SAP and McKinsey point to the different approaches needed by marketing and advertising for these growing channels.
The modern marketer’s job is not just about selling a product, like moving a new car off a dealer’s lot. Increasingly, it’s about selling a service, like leasing a car or getting customers to pay only for the hours of Zipcar time that they use.
In fact, SAP Sales Cloud GM Giles House told me, even a car sale can have a continuing service, like the ability for a Tesla owner to remotely unlock more mileage range from the battery. House’s company’s platform provides subscription services to its clients.
100 percent growth per year for five years. The first thing to realize is that recurring revenue sales are booming. Fifteen percent of online consumers have subscribed to a stream of products on a regular basis, per consulting firm McKinsey & Company.
In fact, subscription sales to products — that is, not digital files — has grown by more than 100 percent every year since 2014. And, of course, virtually all software is available these days in the cloud, as a subscription.
SAP’s House notes the difference between consumption models, where the customer pays only for what they use, and subscriptions, which have a recurring fee every month regardless of use.
Replenishment, curation and access. Among subscriptions, McKinsey identifies three kinds: replenishment, where goods are automatically re-ordered, like diapers; the most popular, curation, which includes selected shaving products in the monthly packages received through Dollar Shave Club; and access, which offers discount prices on a regular basis.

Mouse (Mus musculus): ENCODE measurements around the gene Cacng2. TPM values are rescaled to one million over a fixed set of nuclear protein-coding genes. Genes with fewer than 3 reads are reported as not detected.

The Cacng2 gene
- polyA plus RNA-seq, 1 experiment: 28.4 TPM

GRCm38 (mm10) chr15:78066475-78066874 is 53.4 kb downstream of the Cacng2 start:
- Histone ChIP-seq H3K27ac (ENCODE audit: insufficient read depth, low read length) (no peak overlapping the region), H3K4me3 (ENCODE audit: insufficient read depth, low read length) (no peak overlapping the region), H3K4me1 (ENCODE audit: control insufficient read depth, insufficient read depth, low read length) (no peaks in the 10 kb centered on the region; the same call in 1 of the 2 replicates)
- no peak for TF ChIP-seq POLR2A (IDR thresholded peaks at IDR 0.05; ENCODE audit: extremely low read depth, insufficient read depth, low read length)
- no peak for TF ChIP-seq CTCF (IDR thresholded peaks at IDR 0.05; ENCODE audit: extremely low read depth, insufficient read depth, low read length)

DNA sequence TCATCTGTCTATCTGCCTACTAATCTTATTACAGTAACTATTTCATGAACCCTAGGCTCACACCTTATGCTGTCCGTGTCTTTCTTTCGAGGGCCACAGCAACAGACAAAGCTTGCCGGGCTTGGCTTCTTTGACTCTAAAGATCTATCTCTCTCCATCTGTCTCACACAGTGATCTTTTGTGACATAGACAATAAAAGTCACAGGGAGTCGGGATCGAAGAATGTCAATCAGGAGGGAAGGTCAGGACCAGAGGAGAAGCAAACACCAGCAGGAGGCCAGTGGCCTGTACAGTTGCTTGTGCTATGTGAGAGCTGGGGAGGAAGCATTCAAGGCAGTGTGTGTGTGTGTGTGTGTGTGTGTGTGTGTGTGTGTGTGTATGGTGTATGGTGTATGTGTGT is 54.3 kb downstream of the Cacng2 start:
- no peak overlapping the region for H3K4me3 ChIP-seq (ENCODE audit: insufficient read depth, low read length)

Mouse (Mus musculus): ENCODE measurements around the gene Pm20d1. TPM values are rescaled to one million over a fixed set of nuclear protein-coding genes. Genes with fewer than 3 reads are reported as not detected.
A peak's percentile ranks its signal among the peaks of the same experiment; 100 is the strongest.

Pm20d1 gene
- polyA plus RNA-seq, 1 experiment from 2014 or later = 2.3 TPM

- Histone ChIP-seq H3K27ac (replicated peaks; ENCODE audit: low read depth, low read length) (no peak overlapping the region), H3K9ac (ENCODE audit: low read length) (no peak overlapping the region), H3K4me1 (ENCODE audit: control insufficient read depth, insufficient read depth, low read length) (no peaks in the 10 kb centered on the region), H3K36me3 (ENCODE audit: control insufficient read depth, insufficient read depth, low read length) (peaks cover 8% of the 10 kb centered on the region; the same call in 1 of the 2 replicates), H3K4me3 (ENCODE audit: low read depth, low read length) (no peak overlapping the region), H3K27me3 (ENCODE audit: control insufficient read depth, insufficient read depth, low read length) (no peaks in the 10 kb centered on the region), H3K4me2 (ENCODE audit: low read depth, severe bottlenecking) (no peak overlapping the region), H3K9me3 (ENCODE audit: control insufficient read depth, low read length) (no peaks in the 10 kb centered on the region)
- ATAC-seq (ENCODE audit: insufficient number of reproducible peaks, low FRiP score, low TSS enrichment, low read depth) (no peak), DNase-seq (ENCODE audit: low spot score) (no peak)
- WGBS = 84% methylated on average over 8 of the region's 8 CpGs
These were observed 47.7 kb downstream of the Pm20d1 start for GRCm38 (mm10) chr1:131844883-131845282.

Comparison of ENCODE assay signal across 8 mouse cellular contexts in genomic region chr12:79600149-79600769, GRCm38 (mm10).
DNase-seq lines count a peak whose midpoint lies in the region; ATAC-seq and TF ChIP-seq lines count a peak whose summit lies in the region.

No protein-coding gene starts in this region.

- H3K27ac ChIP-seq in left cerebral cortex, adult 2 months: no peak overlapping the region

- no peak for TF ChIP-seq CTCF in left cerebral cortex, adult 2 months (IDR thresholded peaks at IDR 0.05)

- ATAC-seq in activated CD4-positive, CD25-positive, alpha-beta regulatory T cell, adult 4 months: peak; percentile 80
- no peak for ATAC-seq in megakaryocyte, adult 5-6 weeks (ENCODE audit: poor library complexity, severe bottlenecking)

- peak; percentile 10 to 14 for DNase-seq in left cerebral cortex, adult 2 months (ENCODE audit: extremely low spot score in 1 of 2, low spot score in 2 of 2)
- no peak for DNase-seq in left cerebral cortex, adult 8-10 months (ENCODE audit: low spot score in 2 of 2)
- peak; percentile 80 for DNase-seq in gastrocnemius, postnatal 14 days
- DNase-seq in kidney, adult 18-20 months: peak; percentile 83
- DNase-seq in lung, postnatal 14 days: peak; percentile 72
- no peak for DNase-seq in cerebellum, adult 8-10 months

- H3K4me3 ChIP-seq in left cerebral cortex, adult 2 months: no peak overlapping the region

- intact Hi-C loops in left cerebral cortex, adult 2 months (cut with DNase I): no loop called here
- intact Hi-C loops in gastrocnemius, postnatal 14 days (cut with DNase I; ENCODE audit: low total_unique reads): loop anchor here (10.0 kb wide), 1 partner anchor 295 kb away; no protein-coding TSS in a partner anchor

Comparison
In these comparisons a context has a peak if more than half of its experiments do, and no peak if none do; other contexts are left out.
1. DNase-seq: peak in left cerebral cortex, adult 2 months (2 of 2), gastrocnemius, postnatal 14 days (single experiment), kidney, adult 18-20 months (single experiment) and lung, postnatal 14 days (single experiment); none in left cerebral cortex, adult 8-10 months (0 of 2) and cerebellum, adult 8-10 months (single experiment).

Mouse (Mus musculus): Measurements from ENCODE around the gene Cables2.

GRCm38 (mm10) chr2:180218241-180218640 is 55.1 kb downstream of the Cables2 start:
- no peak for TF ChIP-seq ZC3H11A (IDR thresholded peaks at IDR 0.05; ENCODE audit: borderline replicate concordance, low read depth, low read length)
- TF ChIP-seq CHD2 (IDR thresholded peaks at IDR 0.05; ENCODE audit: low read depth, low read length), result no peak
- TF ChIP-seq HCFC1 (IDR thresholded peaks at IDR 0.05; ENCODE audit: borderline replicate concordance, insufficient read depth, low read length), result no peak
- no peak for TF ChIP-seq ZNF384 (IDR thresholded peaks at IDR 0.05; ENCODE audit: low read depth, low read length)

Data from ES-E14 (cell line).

Curation boxes have grown beyond specialty startups like the FreshFood meal box, leading to services from several big players, such as Proctor & Gamble’s Gillette on Demand and Walmart’s Beauty Box.
Whatever the variation, House points out that recurring revenue models require marketers to move away from their traditional emphasis on customer acquisition, toward a greater emphasis on keeping existing customers by driving usage. He noted how even his recent purchase of a Molecule air purifier was wrapped with a subscription service for filters.
It’s a shift, he said, from “buy a product” to marketing to your existing customers. “You’re selling how this works for someone like you.”
Why bother? McKinsey’s data shows why: nearly 40 percent of consumer subscribers cancel, across all three variations (replenishment, curation and access).
“Consumers do not have an inherent love of subscriptions,” McKinsey said in its report. It points out that getting and paying for a series of payments, deliveries and sometimes selections is inherently more complex than a simple product purchase.
So why do customers go through the bother? For a “great, end-to-experience” with benefits from automatic purchasing, the consulting firm said, benefits like “lower costs or increased personalization.”
Marketing the experience is different than marketing the product, of course, like the many Super Bowl commercials that barely showed you the product. Instead, they marketed the experience.
Adoption of recurring revenue services will be driven by the innovation and personalization of the experience. House suggests marketers might boost their budget promoting trial subscriptions, in order to present the experience to more prospective customers.
Why you should care. The retention part is the key, of course. Once aboard, the ongoing revenue for a recurring customer tends to be more profitable, as costs are amortized.
House suggests more focus on customer advocacy programs and successful outcomes, so as to surface the success customers have had. The message is about “why you want to stay part of this, or use the service more,” he added.
And the message is delivered through the recurring revenue channel, which House noted becomes a key marketing channel. You directly reach the customer — who already knows about the service to some degree — through the service, like Tesla marketing to its customers who want to remotely expand their battery’s range.
Even ERI scanners — often rented by hospitals these days — are selling availability, House noted. More and more, he said, everything is becoming a service or getting wrapped inside one.
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